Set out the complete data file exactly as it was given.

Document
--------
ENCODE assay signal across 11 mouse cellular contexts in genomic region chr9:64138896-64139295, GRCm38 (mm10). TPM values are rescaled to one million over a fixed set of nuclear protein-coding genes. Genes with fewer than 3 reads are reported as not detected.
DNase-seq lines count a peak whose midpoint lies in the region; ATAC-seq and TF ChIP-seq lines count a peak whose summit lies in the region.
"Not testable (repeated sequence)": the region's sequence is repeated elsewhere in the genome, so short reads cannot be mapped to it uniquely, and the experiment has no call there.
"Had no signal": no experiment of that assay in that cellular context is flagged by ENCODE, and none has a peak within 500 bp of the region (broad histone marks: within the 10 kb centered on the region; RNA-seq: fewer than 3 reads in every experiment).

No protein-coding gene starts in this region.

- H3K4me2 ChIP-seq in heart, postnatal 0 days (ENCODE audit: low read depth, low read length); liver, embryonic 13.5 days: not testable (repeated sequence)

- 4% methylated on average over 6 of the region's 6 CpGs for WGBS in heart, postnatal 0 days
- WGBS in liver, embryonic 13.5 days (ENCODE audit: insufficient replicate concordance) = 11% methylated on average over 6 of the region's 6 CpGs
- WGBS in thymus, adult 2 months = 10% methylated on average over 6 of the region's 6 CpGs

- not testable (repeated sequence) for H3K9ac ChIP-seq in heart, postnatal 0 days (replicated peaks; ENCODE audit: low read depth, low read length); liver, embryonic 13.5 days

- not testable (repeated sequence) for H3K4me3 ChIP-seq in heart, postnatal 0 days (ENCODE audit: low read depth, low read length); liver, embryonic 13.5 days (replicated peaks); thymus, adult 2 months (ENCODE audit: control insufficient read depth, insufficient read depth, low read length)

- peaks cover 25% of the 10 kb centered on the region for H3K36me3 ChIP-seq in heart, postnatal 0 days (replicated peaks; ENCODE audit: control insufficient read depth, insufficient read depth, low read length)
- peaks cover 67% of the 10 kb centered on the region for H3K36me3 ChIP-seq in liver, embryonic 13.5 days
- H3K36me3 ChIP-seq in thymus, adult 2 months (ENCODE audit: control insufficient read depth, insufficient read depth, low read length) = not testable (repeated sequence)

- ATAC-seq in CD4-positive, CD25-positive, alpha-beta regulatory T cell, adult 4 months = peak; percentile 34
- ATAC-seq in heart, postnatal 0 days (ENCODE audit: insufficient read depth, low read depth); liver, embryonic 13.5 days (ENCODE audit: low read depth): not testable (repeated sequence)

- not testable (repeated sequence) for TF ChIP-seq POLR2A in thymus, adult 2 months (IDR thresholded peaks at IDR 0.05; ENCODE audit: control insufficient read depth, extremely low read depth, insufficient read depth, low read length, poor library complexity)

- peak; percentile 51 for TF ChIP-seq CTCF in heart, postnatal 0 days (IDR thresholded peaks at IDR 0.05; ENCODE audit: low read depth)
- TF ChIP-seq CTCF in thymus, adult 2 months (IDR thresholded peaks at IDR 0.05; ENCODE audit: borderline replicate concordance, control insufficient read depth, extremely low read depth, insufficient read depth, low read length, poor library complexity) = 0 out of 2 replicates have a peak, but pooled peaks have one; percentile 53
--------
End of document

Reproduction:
ENCODE assay signal across 11 mouse cellular contexts in genomic region chr9:64138896-64139295, GRCm38 (mm10). TPM values are rescaled to one million over a fixed set of nuclear protein-coding genes. Genes with fewer than 3 reads are reported as not detected.
DNase-seq lines count a peak whose midpoint lies in the region; ATAC-seq and TF ChIP-seq lines count a peak whose summit lies in the region.
"Not testable (repeated sequence)": the region's sequence is repeated elsewhere in the genome, so short reads cannot be mapped to it uniquely, and the experiment has no call there.
"Had no signal": no experiment of that assay in that cellular context is flagged by ENCODE, and none has a peak within 500 bp of the region (broad histone marks: within the 10 kb centered on the region; RNA-seq: fewer than 3 reads in every experiment).

No protein-coding gene starts in this region.

- H3K4me2 ChIP-seq in heart, postnatal 0 days (ENCODE audit: low read depth, low read length); liver, embryonic 13.5 days: not testable (repeated sequence)

- 4% methylated on average over 6 of the region's 6 CpGs for WGBS in heart, postnatal 0 days
- WGBS in liver, embryonic 13.5 days (ENCODE audit: insufficient replicate concordance) = 11% methylated on average over 6 of the region's 6 CpGs
- WGBS in thymus, adult 2 months = 10% methylated on average over 6 of the region's 6 CpGs

- not testable (repeated sequence) for H3K9ac ChIP-seq in heart, postnatal 0 days (replicated peaks; ENCODE audit: low read depth, low read length); liver, embryonic 13.5 days

- not testable (repeated sequence) for H3K4me3 ChIP-seq in heart, postnatal 0 days (ENCODE audit: low read depth, low read length); liver, embryonic 13.5 days (replicated peaks); thymus, adult 2 months (ENCODE audit: control insufficient read depth, insufficient read depth, low read length)

- peaks cover 25% of the 10 kb centered on the region for H3K36me3 ChIP-seq in heart, postnatal 0 days (replicated peaks; ENCODE audit: control insufficient read depth, insufficient read depth, low read length)
- peaks cover 67% of the 10 kb centered on the region for H3K36me3 ChIP-seq in liver, embryonic 13.5 days
- H3K36me3 ChIP-seq in thymus, adult 2 months (ENCODE audit: control insufficient read depth, insufficient read depth, low read length) = not testable (repeated sequence)

- ATAC-seq in CD4-positive, CD25-positive, alpha-beta regulatory T cell, adult 4 months = peak; percentile 34
- ATAC-seq in heart, postnatal 0 days (ENCODE audit: insufficient read depth, low read depth); liver, embryonic 13.5 days (ENCODE audit: low read depth): not testable (repeated sequence)

- not testable (repeated sequence) for TF ChIP-seq POLR2A in thymus, adult 2 months (IDR thresholded peaks at IDR 0.05; ENCODE audit: control insufficient read depth, extremely low read depth, insufficient read depth, low read length, poor library complexity)

- peak; percentile 51 for TF ChIP-seq CTCF in heart, postnatal 0 days (IDR thresholded peaks at IDR 0.05; ENCODE audit: low read depth)
- TF ChIP-seq CTCF in thymus, adult 2 months (IDR thresholded peaks at IDR 0.05; ENCODE audit: borderline replicate concordance, control insufficient read depth, extremely low read depth, insufficient read depth, low read length, poor library complexity) = 0 out of 2 replicates have a peak, but pooled peaks have one; percentile 53